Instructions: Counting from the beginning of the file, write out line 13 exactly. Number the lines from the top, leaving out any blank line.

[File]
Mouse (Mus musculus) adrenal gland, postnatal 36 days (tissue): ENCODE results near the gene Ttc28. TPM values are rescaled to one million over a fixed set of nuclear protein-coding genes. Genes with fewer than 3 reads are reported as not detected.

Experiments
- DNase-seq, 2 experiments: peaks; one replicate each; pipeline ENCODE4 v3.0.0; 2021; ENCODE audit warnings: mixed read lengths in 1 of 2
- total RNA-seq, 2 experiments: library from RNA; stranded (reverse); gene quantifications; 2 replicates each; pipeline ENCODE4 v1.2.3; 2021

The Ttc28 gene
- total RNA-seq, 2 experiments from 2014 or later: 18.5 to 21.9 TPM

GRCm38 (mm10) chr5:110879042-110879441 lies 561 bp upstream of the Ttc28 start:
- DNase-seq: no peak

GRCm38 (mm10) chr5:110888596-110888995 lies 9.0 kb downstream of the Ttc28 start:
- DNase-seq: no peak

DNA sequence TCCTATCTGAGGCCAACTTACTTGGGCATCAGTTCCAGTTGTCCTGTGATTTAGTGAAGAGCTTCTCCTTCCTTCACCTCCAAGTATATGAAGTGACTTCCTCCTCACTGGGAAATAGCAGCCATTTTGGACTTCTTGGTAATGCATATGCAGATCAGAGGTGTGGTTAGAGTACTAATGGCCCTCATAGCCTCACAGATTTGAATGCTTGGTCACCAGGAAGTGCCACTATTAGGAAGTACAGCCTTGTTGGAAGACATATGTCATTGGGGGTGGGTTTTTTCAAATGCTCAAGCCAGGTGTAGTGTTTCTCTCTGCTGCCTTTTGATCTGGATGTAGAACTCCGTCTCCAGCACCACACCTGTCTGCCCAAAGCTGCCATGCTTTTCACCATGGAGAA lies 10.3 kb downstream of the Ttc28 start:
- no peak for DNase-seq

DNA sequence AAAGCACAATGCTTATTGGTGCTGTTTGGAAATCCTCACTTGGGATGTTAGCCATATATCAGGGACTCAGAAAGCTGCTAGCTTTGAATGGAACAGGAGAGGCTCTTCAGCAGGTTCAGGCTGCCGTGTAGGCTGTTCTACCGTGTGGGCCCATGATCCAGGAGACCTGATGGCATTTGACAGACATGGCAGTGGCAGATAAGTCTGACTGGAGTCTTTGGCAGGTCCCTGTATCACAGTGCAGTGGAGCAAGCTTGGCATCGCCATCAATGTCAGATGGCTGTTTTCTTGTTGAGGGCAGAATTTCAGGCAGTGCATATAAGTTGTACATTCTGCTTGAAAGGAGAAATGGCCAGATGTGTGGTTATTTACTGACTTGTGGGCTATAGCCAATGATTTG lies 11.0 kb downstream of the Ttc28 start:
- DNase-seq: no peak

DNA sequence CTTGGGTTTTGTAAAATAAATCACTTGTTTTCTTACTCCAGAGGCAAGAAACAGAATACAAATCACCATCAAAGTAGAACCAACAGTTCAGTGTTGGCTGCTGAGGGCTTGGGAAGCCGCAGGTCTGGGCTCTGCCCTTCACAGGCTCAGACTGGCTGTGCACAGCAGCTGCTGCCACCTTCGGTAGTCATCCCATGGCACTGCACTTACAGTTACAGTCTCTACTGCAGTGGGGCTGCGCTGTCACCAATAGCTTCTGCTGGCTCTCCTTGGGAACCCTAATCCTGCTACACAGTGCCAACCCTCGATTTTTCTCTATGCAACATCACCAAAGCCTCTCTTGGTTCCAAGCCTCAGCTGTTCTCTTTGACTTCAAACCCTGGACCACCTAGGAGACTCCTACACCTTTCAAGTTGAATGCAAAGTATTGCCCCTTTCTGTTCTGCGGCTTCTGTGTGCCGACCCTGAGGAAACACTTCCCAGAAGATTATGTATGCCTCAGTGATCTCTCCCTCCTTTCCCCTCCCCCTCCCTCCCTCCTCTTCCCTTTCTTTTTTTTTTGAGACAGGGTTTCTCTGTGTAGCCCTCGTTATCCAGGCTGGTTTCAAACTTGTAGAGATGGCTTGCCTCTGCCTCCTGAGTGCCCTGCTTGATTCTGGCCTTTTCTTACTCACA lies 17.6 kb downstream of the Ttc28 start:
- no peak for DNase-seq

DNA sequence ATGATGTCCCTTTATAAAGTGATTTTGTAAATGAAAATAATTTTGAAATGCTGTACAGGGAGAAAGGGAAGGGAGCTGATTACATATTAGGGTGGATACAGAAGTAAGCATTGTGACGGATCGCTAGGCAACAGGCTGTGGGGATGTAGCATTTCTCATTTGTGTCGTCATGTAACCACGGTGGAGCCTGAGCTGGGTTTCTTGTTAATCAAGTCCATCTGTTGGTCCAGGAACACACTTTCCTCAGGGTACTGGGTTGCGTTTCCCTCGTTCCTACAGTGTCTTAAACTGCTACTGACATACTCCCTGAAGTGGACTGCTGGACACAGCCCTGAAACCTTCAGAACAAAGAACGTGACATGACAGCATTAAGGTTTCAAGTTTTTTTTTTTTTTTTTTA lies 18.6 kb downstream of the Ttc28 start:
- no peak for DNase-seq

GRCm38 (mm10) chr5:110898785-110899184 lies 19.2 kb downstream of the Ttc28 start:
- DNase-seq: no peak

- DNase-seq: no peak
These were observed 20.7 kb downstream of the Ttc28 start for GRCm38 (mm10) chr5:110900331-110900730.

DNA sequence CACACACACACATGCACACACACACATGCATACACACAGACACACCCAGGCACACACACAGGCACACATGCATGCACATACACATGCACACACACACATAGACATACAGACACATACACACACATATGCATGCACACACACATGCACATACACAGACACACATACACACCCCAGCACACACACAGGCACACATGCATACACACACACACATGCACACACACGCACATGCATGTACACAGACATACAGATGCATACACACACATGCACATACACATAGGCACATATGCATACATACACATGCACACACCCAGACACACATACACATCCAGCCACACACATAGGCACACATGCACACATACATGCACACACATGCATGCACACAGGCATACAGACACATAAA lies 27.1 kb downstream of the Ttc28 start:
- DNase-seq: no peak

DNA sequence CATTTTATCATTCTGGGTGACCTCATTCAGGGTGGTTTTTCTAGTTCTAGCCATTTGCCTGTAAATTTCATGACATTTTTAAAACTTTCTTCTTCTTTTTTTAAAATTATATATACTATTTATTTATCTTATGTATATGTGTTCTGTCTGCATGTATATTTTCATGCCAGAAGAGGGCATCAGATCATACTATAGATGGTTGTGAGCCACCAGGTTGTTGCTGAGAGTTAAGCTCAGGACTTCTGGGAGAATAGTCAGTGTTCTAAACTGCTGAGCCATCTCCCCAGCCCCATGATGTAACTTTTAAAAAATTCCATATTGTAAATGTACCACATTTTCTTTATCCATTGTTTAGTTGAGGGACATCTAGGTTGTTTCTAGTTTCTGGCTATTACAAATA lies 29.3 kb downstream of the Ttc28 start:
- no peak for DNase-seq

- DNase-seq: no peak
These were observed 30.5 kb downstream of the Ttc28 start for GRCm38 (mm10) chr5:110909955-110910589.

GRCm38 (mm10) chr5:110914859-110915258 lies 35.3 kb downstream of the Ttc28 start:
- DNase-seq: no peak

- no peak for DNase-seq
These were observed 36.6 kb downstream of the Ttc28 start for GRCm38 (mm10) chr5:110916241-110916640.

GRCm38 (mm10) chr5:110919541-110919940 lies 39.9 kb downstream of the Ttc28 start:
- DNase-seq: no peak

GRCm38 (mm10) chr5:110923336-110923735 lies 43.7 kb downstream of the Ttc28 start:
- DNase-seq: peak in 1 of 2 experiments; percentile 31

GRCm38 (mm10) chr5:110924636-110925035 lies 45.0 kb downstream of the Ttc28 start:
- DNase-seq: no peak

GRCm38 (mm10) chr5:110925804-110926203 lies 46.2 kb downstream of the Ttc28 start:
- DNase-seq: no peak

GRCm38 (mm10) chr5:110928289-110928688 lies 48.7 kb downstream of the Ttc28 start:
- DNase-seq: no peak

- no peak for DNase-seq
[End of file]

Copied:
DNA sequence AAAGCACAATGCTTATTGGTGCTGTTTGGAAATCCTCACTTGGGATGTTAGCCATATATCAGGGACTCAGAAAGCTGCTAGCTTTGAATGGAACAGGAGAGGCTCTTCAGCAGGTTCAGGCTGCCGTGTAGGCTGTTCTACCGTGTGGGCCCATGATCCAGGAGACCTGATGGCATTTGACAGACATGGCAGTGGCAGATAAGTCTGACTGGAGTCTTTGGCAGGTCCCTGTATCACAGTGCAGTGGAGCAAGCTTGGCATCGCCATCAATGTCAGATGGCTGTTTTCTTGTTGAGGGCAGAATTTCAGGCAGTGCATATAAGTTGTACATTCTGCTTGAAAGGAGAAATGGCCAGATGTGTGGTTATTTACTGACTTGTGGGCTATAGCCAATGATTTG lies 11.0 kb downstream of the Ttc28 start: